Blessed are those who mourn, for they will be comforted (Matthew 5:4).
As the Olympic Games end and a new academic year begins, we celebrate the victories of amazing athletes and dream of our children’s successes. But if we seek wisdom, we mine stories of failure to find the real gold.
Yes, failure invites us to learn from our mistakes. Then perhaps we will do better next time.
But take if from a college counselor: Our children’s generation has greater difficulty remembering than previous generations that there will be a next time. For beyond the marketing class project or P-Chem test, they see two roads diverge. A stellar grade leads down the Yellow Brick Road. Anything less leads off the face of a flat earth.
They learned this dread of failure from us.
As a child football player, I heard over and over the mantra popularized by Packers coach Vince Lombardi: “Winning isn’t everything. It’s the only thing.” Not much room for learning there.
The heat of American competition rises continually, and with it, economic and status anxiety. As our highest childhood aspirations slip away, we settle for a good-enough career and bigger-than-necessary house and live those dreams through our children. So we drive them to soccer practice, dance, piano lessons, and Tae Kwon Do, and they escape into their smart phones whenever they can.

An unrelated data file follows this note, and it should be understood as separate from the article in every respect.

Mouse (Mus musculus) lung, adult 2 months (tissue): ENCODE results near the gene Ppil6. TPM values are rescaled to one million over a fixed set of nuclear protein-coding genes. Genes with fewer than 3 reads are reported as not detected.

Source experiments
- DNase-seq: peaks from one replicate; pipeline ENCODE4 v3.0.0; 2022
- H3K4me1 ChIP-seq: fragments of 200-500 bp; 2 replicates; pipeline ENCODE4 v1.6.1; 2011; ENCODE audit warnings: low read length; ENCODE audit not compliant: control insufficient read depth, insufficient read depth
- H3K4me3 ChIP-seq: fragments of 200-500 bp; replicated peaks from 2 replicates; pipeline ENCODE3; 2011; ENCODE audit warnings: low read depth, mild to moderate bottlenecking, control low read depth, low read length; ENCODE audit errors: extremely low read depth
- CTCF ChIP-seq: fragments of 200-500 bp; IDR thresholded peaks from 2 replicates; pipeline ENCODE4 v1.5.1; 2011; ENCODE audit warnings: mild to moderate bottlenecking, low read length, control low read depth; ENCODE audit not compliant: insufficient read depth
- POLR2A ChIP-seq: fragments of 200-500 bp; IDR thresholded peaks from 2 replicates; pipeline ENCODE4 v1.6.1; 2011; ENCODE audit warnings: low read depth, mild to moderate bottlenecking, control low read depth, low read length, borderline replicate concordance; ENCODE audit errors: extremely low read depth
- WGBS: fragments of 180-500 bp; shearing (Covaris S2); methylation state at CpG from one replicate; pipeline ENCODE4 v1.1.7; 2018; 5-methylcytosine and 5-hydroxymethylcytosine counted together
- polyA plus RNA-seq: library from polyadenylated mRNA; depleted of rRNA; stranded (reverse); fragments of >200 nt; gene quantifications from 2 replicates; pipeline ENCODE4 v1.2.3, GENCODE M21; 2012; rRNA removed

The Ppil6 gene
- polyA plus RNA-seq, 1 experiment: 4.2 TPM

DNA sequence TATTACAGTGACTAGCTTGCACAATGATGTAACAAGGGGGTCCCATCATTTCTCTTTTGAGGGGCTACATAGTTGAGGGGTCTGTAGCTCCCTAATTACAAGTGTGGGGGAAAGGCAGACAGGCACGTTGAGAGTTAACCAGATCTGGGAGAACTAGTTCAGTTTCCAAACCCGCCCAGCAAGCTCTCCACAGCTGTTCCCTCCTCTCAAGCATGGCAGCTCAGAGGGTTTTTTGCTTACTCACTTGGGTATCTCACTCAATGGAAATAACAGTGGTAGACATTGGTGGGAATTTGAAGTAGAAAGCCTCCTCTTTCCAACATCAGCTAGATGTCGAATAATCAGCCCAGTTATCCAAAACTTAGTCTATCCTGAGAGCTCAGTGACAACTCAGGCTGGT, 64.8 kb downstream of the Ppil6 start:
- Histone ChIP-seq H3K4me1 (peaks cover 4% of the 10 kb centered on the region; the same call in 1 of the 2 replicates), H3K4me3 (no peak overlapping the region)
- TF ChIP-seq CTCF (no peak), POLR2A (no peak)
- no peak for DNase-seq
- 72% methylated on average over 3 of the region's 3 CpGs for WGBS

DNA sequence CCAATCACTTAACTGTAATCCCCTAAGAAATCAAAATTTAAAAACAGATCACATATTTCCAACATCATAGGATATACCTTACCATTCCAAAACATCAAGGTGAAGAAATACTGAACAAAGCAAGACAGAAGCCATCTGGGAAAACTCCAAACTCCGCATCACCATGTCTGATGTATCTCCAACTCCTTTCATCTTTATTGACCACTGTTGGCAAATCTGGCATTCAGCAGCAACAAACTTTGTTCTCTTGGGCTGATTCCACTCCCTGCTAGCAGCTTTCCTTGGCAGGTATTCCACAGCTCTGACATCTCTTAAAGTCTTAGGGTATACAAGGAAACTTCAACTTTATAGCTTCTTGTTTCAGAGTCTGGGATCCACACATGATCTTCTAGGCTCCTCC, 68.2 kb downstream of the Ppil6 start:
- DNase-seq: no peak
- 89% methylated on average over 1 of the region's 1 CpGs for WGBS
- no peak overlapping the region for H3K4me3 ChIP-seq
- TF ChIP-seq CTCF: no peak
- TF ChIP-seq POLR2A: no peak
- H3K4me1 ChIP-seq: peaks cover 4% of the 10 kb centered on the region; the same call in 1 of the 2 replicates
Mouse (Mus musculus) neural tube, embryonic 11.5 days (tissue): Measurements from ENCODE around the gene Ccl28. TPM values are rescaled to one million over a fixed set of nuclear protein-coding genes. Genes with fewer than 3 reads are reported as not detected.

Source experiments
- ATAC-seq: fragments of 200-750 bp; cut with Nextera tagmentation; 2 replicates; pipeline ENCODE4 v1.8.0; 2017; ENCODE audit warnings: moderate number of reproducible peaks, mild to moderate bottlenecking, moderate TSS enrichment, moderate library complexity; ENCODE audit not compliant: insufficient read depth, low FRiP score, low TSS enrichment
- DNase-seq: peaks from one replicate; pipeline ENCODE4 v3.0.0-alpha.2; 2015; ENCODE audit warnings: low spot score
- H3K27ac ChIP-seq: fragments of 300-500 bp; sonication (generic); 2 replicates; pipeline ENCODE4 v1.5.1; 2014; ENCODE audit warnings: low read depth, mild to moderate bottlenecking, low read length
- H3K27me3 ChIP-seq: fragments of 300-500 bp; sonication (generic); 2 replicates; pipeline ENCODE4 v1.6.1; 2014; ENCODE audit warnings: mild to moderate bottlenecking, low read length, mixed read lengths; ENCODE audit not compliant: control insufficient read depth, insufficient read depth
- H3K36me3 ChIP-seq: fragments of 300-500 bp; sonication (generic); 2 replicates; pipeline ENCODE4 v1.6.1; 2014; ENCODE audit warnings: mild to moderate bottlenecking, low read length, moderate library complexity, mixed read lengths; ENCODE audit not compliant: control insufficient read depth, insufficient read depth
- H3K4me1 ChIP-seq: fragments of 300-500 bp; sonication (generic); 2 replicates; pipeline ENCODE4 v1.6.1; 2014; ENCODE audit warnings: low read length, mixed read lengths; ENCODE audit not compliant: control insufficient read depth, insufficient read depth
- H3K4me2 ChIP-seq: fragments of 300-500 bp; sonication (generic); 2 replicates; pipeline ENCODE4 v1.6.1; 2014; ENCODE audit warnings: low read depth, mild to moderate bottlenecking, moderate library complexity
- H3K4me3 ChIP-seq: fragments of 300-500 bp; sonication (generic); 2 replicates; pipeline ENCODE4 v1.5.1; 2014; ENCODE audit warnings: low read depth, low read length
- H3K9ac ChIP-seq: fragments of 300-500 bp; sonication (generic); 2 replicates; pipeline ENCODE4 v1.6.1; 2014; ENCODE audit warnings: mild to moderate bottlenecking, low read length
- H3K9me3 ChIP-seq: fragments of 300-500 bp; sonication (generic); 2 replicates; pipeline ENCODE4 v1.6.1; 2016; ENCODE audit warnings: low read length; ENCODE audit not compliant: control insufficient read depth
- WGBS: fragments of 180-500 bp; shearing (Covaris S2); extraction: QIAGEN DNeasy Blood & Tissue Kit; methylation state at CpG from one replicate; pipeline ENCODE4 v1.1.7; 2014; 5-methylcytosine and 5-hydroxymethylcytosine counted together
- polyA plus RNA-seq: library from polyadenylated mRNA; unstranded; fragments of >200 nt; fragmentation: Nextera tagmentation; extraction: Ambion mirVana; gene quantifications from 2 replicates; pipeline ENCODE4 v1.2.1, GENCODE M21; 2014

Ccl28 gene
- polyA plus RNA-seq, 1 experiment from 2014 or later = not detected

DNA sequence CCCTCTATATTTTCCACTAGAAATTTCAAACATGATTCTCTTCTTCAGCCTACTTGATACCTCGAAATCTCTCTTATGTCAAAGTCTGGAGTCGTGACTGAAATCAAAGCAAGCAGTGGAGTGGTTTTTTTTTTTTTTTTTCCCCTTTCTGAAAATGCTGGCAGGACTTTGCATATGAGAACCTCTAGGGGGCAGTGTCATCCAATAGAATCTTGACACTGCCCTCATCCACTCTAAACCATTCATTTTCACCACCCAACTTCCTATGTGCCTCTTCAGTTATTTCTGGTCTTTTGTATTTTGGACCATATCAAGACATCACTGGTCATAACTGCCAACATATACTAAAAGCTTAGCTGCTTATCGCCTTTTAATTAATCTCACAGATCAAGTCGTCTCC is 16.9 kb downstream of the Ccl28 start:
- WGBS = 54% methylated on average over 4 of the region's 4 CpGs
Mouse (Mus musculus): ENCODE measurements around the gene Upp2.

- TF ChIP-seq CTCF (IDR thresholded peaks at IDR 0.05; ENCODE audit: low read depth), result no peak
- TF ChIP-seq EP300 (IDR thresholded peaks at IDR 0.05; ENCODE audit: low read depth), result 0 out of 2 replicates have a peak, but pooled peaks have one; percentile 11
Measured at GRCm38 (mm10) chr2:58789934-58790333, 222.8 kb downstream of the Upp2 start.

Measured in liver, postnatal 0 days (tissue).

We never feel like we do enough for them. They never feel like they do enough for us. Our dreams weigh on their shoulders. Our debts make them feel guilty about going to college. They feel they must make nothing less than A’s to keep from disappointing us and breaking us at the bank.
Richard Rohr wrote a wonderful book called Falling Upward for people at mid-life. Borrowing much from Carl Jung, Rohr contends that we spend the first half of life competing and building up our sense of competence to take on our dreams. But at midlife, we face overt or covert failure in one way or another. Nobody can live up to those early aspirations.
How we handle failure at that critical juncture determines whether we grow spiritually or stagnate in perpetual adolescence.
For failure invites us to break free from the straitjacket of ego and find our true selves. The ones good parents or parent-figures loved no matter our grade in precalculus or our performance in the beauty pageant. The ones God loved before our parents conceived us.
Just before fall semester at Berry College, my Associate Director of Counseling, Terri Cordle, and I train a small group of students called Peer Educators. They provide educational programs to promote safe and effective lifestyle choices among their peers. That includes choices for resilience. This year, they want to help their peers to face failure effectively.
We can teach this by telling about greats like Abraham Lincoln, Thomas Edison, and J.K. Rowling who overcame multiple failures on the road to greatness. Arguably, failures mark the paths of all who achieve greatness.
But the story of living and learning through failure that will boost your children most is yours. And you need not achieve greatness in the public eye to be great in theirs.
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